How to Treat Insomnia
Of the many forms of mental suffering, it is doubtful if there is any to be compared with the affliction of persistent sleeplessness. It is most incapacitating to both mind and body. After a succession of wakeful nights there results an extraordinary depreciation in the general health and vitality. Lack of sleep is relatively more dangerous than lack of food. The effects of insomnia are revealed in many ways, irritability of the feelings, blunting of the mental efficiency, lassitude during the day and in failure of physical strength, loss of appetite, poor digestion and a lowered resistance to germ infections.
The key to the successful management of insomnia is an accurate diagnosis of its causes. If these are not tracked down to their source, treatment will only be palliative and the complaint will recur with increasing severity. Generally, the most obvious factors leading to sleeplessness are disorders of the bodily health. Naturally, pain, especially if of inflammatory origin, or due to nerve irritation as in sciatica, neuritis and neuralgia, is a potent disturber of sleep. In heart and chest troubles, the nightly rest is often upset. Feelings of discomfort in the heart region and cough are notable enemies of sleep. Also in cases of high blood pressure, the consciousness of the pulsing of the arteries makes going off to sleep very difficult. A most frequent cause is some form of dyspepsia especially if it is associated with flatulence. In many people excessive bodily fatigue leads to insomnia while in feverish illnesses this symptom is commonly present.
There is an intimate connection between insomnia and certain forms of mental and nervous disease. It is a frequent early symptom of nervous breakdown especially of the anxiety and exhaustion type. In such illnesses, the insomnia, while it is seldom the primary cause, is a very troublesome complication, aggravating the course of the disease and hindering recovery. Mind disorders associated with depression are nearly always accompanied by sleeplessness in the early stages, a symptom which greatly accentuates the sufferings of the patient.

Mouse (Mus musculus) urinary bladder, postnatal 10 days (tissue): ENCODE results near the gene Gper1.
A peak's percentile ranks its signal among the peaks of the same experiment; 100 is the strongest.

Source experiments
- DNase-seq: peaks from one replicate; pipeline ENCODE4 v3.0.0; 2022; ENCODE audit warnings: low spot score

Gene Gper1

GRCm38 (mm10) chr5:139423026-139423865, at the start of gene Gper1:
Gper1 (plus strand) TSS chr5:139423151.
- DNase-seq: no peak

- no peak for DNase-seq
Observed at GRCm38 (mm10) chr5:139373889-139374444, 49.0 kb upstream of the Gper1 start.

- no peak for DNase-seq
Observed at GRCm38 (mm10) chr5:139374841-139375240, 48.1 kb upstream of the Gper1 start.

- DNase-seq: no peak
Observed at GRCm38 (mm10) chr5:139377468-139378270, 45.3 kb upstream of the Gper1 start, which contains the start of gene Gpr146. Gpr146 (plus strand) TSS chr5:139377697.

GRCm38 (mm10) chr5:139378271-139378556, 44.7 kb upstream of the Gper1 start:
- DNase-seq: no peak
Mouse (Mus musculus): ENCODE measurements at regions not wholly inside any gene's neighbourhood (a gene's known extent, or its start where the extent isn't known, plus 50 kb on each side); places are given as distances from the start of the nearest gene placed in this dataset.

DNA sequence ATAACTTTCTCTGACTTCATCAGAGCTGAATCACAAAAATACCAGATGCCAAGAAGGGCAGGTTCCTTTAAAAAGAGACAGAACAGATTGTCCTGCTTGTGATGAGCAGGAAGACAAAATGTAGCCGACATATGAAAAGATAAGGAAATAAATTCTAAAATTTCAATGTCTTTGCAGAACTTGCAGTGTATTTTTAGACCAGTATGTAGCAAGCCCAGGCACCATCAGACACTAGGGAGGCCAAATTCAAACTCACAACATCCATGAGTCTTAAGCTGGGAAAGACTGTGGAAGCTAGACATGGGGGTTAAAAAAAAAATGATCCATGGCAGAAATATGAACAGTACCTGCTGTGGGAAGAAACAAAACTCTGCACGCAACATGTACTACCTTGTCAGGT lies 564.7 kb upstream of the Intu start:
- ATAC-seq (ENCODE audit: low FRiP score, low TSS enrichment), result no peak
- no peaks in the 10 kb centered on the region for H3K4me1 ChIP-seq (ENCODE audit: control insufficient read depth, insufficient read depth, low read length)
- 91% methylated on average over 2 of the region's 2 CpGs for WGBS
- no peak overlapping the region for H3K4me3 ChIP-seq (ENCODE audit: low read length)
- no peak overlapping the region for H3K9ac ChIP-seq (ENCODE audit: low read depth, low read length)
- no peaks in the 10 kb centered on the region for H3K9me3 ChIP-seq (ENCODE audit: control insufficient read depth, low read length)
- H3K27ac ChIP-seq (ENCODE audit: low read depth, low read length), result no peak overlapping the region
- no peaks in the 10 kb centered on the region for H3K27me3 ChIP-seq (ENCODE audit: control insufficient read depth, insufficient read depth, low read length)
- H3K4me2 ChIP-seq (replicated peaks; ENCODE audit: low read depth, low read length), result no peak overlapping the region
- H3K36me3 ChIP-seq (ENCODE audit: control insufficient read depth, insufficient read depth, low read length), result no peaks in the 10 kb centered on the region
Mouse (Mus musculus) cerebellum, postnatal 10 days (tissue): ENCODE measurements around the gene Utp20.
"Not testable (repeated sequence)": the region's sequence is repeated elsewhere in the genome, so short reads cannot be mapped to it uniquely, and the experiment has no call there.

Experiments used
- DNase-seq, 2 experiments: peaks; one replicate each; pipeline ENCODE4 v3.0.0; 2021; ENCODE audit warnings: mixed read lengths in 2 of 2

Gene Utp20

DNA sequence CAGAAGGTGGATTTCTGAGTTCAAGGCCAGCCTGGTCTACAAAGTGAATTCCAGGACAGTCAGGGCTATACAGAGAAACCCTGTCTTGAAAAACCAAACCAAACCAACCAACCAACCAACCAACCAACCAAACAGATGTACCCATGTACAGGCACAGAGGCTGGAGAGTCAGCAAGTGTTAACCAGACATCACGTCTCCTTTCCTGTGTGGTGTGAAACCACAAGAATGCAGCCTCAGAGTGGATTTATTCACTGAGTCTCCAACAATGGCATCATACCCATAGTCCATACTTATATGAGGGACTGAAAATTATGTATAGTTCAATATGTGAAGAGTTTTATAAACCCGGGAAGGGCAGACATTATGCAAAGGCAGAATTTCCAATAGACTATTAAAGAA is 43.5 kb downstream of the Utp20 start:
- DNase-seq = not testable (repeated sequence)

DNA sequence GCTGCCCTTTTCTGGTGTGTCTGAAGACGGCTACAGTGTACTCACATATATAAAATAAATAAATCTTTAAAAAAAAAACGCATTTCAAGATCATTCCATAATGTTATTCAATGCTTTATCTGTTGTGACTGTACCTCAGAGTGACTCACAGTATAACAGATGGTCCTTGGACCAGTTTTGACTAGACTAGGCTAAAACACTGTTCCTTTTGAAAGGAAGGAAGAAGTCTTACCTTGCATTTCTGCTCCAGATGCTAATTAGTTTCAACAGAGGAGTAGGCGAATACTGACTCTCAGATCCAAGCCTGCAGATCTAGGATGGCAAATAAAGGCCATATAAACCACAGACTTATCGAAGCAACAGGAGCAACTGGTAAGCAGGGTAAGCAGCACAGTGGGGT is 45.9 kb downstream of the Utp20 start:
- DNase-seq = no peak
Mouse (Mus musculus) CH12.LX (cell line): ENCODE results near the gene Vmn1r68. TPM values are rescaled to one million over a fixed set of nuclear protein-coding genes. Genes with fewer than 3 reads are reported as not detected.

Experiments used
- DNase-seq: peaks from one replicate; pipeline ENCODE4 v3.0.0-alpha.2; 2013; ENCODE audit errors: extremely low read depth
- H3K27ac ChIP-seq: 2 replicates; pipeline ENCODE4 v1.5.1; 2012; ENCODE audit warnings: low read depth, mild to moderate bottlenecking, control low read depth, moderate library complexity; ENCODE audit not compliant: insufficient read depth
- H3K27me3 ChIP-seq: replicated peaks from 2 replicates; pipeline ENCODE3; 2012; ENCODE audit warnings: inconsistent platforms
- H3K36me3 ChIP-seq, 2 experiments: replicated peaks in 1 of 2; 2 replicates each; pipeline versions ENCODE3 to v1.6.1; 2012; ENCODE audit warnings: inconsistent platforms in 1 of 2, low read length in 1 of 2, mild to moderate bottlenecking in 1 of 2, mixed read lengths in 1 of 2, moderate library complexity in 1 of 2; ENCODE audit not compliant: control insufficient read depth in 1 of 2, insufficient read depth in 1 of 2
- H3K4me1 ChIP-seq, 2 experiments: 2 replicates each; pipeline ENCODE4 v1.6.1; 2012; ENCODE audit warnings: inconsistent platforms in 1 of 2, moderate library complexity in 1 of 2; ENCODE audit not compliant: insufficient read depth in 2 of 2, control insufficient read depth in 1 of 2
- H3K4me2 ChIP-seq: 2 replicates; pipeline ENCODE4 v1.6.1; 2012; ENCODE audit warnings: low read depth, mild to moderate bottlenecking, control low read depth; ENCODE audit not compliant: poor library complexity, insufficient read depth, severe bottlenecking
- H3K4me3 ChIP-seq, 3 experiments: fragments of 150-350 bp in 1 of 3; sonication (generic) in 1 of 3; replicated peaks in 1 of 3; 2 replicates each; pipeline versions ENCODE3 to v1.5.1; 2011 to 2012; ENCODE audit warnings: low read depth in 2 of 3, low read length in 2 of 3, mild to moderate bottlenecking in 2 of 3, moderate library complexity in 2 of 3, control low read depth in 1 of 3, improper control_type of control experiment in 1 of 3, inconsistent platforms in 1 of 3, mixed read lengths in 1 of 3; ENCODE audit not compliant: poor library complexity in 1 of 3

Finally, there is a type of sleeplessness where there is no discoverable factor, either physical or mental. The victims of this insomnia present a difficult problem to the doctor. Their disorder would appear to be due to some definite abnormality of the nervous mechanism governing the sleep rhythm and it is in such cases that the doctor may be reluctantly driven to treat by means of hypnotic drugs.
Treatment of Insomnia
It is well known that sufferers are apt quickly to reach a stage when they despair of ever again enjoying a sound night's sleep. This pessimistic attitude is understandable but it must be resisted strenuously. It is reassuring for these victims to know that most people sleep more than is necessary, just as they eat more than is necessary, and that in all probability their lack of sleep will not permanently damage their health. A correct attitude of mind towards their disability which, in the vast majority of cases, is temporary, is essential as a preliminary to cure. That accomplished, the sufferer should turn the attention to critically examining the mode of life and should endeavor to discover the cause or causes of the insomnia.